Unlike traditional wealth planning where investors may need face-time with their financial planners, robo advisors’ tech-based interface allows investors to have one-tap access to their portfolios through the mobile phone or tablet. This improves user experiences on the consumer end and customer service efficiency on the service providers’ end.
Artur Luhaäär, CFO and co-founder of robo advisor Smartly, says that this new platform solves a huge gap between what customers want and what institutions are offering.
“I believe that today’s investors want a digital product that is easy-to-use, understandable and transparent in both their structure and their fees. Robo advisors help facilitate that,” he added.
On the industry front, Philips says that robo technology makes wealth managers’ lives easier: “Financial institutions can use robo advisory services to automate administrative investor data, which helps relationship managers focus on providing value-added services to their clients,” he said.
Das believes that robo advisors may even encourage more people to sign up as financial advisors as the focus goes “back to basics where the advisor in involved in engaging the clients.”
Creates new jobs and demand for new skills
Although robo advisors have the potential to displace the jobs of traditional wealth managers, they can also create a new range of jobs as finance industry trends.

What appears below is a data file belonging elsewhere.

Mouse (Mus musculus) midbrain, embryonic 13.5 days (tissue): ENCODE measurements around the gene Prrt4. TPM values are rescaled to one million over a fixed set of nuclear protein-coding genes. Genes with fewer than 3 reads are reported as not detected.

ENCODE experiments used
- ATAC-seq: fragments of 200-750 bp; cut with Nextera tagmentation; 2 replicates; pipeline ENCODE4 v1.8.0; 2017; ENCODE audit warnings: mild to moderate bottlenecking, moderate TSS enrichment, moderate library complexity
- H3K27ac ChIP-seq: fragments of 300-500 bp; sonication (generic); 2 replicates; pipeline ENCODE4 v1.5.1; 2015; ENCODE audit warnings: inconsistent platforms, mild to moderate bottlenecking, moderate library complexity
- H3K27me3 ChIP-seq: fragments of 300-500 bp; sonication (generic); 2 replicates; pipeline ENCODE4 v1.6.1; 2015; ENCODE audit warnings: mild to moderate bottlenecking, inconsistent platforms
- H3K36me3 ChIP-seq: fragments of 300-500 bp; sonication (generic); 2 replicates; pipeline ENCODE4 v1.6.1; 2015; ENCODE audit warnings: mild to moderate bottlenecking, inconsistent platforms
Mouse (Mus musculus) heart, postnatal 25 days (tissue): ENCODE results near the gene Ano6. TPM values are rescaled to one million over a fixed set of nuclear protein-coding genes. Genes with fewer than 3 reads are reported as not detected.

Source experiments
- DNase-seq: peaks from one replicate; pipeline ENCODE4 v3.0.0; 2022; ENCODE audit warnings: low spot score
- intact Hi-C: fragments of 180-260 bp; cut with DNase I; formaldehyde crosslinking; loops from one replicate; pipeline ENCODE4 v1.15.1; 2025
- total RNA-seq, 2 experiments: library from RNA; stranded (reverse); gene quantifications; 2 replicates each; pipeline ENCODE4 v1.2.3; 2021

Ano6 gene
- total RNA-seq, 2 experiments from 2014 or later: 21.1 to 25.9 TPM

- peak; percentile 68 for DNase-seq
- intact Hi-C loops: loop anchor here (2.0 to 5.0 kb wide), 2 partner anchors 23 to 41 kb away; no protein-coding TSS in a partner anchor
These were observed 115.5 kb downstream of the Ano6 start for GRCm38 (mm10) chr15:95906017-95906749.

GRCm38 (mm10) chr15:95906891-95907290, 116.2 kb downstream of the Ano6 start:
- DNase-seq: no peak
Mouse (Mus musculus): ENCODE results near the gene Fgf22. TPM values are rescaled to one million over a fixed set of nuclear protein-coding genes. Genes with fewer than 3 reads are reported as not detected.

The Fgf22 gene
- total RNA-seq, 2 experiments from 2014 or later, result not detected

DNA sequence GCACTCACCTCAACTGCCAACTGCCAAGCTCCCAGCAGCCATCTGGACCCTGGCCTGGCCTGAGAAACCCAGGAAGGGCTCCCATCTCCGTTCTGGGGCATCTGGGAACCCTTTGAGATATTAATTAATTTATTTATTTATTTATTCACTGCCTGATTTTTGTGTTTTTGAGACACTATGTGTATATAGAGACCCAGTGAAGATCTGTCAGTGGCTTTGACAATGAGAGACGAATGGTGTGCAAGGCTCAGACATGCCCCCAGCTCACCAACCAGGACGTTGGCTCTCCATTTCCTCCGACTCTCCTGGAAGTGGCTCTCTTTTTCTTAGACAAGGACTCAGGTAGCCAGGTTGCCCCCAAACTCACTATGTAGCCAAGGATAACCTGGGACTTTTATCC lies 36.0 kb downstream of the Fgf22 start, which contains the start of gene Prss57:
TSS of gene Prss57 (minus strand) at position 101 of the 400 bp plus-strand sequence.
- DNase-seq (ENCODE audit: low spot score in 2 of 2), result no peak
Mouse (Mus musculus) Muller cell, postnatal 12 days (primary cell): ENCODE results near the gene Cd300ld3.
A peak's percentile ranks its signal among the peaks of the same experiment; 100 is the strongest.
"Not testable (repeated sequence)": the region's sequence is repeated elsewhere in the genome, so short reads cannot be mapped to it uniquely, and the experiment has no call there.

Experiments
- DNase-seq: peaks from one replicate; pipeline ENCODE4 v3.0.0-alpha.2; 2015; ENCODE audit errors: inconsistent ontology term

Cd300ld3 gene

Das predicts finance jobs requiring new skill sets to pop up in the industry. “For instance, robo advisors need investment analytic tools to assist in their operations, and ETF providers would also find themselves busy to support the ecosystem,” she explained.
Luhaäär agrees with the sentiment as well: “To me, robo advisors represent the movement towards quantitative, technology-powered investment solutions and products. Besides jobs involved in developing robo-advisory technology, there will be a need for new jobs in quantitative finance.”
As the digitisation of asset management inevitably involves large amounts of data analysis, quantitative analysts will be in demand by robo-advisory companies to make sense of clients’ investment data.
Not (yet) a perfect solution
While robo advisors have introduced much-needed innovation in the wealth planning process, there are some limitations given that it is still a developing technology.